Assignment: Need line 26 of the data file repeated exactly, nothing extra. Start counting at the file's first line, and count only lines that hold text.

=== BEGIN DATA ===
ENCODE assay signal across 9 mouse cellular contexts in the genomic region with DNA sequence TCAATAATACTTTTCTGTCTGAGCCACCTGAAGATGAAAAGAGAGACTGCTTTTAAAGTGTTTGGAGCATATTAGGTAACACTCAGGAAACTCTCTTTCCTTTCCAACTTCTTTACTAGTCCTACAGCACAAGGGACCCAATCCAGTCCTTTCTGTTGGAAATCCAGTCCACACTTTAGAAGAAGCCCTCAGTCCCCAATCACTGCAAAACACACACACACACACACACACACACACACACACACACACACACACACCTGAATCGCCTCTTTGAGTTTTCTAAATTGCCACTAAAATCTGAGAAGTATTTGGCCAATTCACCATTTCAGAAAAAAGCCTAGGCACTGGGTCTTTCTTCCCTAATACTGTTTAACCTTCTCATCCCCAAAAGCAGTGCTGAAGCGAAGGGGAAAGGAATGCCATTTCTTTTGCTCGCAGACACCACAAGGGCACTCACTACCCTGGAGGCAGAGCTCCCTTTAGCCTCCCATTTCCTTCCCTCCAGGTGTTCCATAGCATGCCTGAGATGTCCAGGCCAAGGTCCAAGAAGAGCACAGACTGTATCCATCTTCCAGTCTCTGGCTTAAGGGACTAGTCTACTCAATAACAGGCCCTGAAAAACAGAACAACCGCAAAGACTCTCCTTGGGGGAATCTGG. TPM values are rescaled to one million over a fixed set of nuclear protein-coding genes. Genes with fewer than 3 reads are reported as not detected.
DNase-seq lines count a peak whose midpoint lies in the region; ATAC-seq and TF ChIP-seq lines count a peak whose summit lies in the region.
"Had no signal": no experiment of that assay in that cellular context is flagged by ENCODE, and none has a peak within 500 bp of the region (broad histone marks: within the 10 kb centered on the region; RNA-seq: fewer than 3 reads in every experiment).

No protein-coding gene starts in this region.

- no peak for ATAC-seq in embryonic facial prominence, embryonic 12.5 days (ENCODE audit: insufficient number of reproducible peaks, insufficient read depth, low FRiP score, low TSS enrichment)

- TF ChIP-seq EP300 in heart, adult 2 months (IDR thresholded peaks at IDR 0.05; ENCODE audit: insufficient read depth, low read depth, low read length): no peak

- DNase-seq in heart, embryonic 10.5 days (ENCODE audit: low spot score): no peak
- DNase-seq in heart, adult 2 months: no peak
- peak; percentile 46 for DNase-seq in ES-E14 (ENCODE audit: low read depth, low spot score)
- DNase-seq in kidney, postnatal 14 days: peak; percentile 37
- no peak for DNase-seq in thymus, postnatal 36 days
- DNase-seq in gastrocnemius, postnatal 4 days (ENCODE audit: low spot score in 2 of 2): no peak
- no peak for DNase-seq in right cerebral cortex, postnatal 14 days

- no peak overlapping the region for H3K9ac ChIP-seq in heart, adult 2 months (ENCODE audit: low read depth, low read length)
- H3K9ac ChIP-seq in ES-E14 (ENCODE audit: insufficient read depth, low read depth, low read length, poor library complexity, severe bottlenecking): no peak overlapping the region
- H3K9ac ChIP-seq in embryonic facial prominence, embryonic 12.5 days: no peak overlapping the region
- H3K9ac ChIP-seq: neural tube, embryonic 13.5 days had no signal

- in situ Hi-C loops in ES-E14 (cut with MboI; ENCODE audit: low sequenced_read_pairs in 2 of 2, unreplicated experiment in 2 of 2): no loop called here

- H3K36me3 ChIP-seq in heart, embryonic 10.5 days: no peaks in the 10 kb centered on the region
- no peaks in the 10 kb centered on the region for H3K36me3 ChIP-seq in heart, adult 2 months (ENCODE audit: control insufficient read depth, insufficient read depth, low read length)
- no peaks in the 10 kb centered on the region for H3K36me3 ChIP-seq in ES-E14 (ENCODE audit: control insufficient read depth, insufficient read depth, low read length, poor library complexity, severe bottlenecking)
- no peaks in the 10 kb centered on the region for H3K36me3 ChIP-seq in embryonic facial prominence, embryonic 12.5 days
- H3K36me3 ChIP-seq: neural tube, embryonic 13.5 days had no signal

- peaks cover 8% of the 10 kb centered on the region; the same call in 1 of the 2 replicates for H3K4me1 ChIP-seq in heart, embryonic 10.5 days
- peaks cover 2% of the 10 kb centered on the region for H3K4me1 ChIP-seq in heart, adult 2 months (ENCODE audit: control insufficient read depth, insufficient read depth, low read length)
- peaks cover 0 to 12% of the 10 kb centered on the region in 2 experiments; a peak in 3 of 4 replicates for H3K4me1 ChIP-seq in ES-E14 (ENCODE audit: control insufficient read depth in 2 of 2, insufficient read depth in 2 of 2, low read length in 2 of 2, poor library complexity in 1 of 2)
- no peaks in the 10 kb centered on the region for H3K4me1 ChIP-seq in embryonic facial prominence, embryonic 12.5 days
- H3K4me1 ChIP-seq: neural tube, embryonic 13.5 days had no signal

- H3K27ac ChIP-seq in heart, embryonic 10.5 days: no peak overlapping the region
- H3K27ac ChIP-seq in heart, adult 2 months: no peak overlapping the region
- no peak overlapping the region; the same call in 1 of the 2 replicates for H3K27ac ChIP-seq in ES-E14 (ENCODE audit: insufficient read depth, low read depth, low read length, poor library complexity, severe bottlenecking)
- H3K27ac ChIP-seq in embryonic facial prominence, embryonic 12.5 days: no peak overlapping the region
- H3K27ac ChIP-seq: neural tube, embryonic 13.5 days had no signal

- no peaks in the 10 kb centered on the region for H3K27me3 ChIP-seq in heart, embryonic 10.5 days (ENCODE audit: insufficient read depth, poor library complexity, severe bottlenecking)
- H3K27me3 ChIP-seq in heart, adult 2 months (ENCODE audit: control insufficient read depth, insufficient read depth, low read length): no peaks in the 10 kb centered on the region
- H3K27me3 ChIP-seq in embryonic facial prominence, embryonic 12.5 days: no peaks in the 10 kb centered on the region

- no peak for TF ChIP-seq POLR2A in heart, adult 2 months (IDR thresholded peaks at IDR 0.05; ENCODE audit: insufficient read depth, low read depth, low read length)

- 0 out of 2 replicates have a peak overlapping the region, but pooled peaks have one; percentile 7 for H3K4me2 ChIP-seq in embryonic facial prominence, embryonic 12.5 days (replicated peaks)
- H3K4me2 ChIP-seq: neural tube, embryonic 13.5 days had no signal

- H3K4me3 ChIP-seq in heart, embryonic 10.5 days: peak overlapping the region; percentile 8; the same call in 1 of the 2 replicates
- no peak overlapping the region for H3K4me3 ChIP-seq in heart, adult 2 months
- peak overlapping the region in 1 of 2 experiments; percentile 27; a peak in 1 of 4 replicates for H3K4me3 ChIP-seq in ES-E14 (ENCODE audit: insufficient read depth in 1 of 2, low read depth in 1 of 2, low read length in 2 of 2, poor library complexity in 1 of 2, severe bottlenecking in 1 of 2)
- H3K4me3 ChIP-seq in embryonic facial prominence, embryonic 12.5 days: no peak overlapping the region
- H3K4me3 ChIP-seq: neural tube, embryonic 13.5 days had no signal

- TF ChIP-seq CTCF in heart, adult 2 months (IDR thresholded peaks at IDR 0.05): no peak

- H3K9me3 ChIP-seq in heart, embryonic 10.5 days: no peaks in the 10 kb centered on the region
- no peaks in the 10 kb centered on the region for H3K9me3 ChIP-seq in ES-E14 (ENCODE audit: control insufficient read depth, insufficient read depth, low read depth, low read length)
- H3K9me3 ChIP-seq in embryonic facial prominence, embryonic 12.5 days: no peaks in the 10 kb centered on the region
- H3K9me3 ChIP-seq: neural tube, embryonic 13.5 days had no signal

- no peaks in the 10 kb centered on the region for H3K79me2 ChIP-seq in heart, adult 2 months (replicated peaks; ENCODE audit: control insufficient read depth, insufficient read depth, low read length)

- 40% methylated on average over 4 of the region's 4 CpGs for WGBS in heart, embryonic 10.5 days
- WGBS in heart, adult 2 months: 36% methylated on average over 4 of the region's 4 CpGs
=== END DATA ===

- peaks cover 0 to 12% of the 10 kb centered on the region in 2 experiments; a peak in 3 of 4 replicates for H3K4me1 ChIP-seq in ES-E14 (ENCODE audit: control insufficient read depth in 2 of 2, insufficient read depth in 2 of 2, low read length in 2 of 2, poor library complexity in 1 of 2)